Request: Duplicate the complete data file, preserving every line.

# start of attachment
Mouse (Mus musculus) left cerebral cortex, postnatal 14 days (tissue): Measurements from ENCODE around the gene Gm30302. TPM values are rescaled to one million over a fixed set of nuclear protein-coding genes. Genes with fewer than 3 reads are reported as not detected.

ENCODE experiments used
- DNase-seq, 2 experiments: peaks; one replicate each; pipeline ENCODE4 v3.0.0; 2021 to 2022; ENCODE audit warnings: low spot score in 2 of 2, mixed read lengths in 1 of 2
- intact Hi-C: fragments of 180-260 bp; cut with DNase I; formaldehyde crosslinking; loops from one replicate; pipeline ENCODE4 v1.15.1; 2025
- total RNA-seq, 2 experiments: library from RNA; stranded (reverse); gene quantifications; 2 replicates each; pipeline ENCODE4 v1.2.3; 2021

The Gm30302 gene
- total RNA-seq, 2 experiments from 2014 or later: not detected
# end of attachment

Mouse (Mus musculus) left cerebral cortex, postnatal 14 days (tissue): Measurements from ENCODE around the gene Gm30302. TPM values are rescaled to one million over a fixed set of nuclear protein-coding genes. Genes with fewer than 3 reads are reported as not detected.

ENCODE experiments used
- DNase-seq, 2 experiments: peaks; one replicate each; pipeline ENCODE4 v3.0.0; 2021 to 2022; ENCODE audit warnings: low spot score in 2 of 2, mixed read lengths in 1 of 2
- intact Hi-C: fragments of 180-260 bp; cut with DNase I; formaldehyde crosslinking; loops from one replicate; pipeline ENCODE4 v1.15.1; 2025
- total RNA-seq, 2 experiments: library from RNA; stranded (reverse); gene quantifications; 2 replicates each; pipeline ENCODE4 v1.2.3; 2021

The Gm30302 gene
- total RNA-seq, 2 experiments from 2014 or later: not detected